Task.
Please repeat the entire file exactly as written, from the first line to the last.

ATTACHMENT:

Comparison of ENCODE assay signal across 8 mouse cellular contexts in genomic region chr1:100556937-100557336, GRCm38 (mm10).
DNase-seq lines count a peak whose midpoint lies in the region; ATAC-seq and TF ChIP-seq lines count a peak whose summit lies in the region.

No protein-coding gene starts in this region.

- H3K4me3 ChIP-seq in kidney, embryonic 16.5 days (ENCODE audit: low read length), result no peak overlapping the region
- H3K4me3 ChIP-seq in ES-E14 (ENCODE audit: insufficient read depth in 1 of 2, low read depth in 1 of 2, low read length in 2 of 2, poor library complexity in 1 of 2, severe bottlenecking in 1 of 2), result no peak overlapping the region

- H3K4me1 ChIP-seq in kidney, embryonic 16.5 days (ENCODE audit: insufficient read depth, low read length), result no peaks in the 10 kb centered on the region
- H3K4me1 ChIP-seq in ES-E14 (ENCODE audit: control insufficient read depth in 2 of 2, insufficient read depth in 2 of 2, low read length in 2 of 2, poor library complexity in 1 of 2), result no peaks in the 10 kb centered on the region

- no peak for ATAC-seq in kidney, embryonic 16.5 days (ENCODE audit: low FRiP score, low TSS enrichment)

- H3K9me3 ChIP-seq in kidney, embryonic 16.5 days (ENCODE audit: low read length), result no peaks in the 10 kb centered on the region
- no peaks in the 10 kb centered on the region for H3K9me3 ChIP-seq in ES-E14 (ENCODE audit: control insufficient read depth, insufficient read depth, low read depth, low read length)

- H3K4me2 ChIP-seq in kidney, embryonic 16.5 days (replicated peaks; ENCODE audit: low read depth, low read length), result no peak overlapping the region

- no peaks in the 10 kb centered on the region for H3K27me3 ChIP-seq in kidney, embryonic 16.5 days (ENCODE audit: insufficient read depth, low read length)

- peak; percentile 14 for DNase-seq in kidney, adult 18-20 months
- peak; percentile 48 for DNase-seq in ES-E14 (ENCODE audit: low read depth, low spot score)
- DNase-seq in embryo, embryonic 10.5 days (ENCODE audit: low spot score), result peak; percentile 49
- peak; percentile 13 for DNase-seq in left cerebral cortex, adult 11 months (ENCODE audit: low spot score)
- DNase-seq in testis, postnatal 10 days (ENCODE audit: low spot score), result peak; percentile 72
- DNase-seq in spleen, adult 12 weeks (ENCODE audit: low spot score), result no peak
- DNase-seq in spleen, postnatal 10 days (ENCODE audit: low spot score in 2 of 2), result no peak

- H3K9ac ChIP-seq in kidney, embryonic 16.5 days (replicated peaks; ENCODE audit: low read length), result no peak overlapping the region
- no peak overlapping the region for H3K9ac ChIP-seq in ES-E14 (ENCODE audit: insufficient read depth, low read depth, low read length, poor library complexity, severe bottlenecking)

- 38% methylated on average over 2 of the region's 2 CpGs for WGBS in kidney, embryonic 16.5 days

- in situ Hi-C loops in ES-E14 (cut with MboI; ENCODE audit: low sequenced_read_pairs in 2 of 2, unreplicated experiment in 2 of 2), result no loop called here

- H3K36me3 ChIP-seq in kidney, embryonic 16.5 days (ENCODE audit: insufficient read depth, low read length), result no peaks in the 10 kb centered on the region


Comparison of ENCODE assay signal across 8 mouse cellular contexts in genomic region chr1:100556937-100557336, GRCm38 (mm10).
DNase-seq lines count a peak whose midpoint lies in the region; ATAC-seq and TF ChIP-seq lines count a peak whose summit lies in the region.

No protein-coding gene starts in this region.

- H3K4me3 ChIP-seq in kidney, embryonic 16.5 days (ENCODE audit: low read length), result no peak overlapping the region
- H3K4me3 ChIP-seq in ES-E14 (ENCODE audit: insufficient read depth in 1 of 2, low read depth in 1 of 2, low read length in 2 of 2, poor library complexity in 1 of 2, severe bottlenecking in 1 of 2), result no peak overlapping the region

- H3K4me1 ChIP-seq in kidney, embryonic 16.5 days (ENCODE audit: insufficient read depth, low read length), result no peaks in the 10 kb centered on the region
- H3K4me1 ChIP-seq in ES-E14 (ENCODE audit: control insufficient read depth in 2 of 2, insufficient read depth in 2 of 2, low read length in 2 of 2, poor library complexity in 1 of 2), result no peaks in the 10 kb centered on the region

- no peak for ATAC-seq in kidney, embryonic 16.5 days (ENCODE audit: low FRiP score, low TSS enrichment)

- H3K9me3 ChIP-seq in kidney, embryonic 16.5 days (ENCODE audit: low read length), result no peaks in the 10 kb centered on the region
- no peaks in the 10 kb centered on the region for H3K9me3 ChIP-seq in ES-E14 (ENCODE audit: control insufficient read depth, insufficient read depth, low read depth, low read length)

- H3K4me2 ChIP-seq in kidney, embryonic 16.5 days (replicated peaks; ENCODE audit: low read depth, low read length), result no peak overlapping the region

- no peaks in the 10 kb centered on the region for H3K27me3 ChIP-seq in kidney, embryonic 16.5 days (ENCODE audit: insufficient read depth, low read length)

- peak; percentile 14 for DNase-seq in kidney, adult 18-20 months
- peak; percentile 48 for DNase-seq in ES-E14 (ENCODE audit: low read depth, low spot score)
- DNase-seq in embryo, embryonic 10.5 days (ENCODE audit: low spot score), result peak; percentile 49
- peak; percentile 13 for DNase-seq in left cerebral cortex, adult 11 months (ENCODE audit: low spot score)
- DNase-seq in testis, postnatal 10 days (ENCODE audit: low spot score), result peak; percentile 72
- DNase-seq in spleen, adult 12 weeks (ENCODE audit: low spot score), result no peak
- DNase-seq in spleen, postnatal 10 days (ENCODE audit: low spot score in 2 of 2), result no peak

- H3K9ac ChIP-seq in kidney, embryonic 16.5 days (replicated peaks; ENCODE audit: low read length), result no peak overlapping the region
- no peak overlapping the region for H3K9ac ChIP-seq in ES-E14 (ENCODE audit: insufficient read depth, low read depth, low read length, poor library complexity, severe bottlenecking)

- 38% methylated on average over 2 of the region's 2 CpGs for WGBS in kidney, embryonic 16.5 days

- in situ Hi-C loops in ES-E14 (cut with MboI; ENCODE audit: low sequenced_read_pairs in 2 of 2, unreplicated experiment in 2 of 2), result no loop called here

- H3K36me3 ChIP-seq in kidney, embryonic 16.5 days (ENCODE audit: insufficient read depth, low read length), result no peaks in the 10 kb centered on the region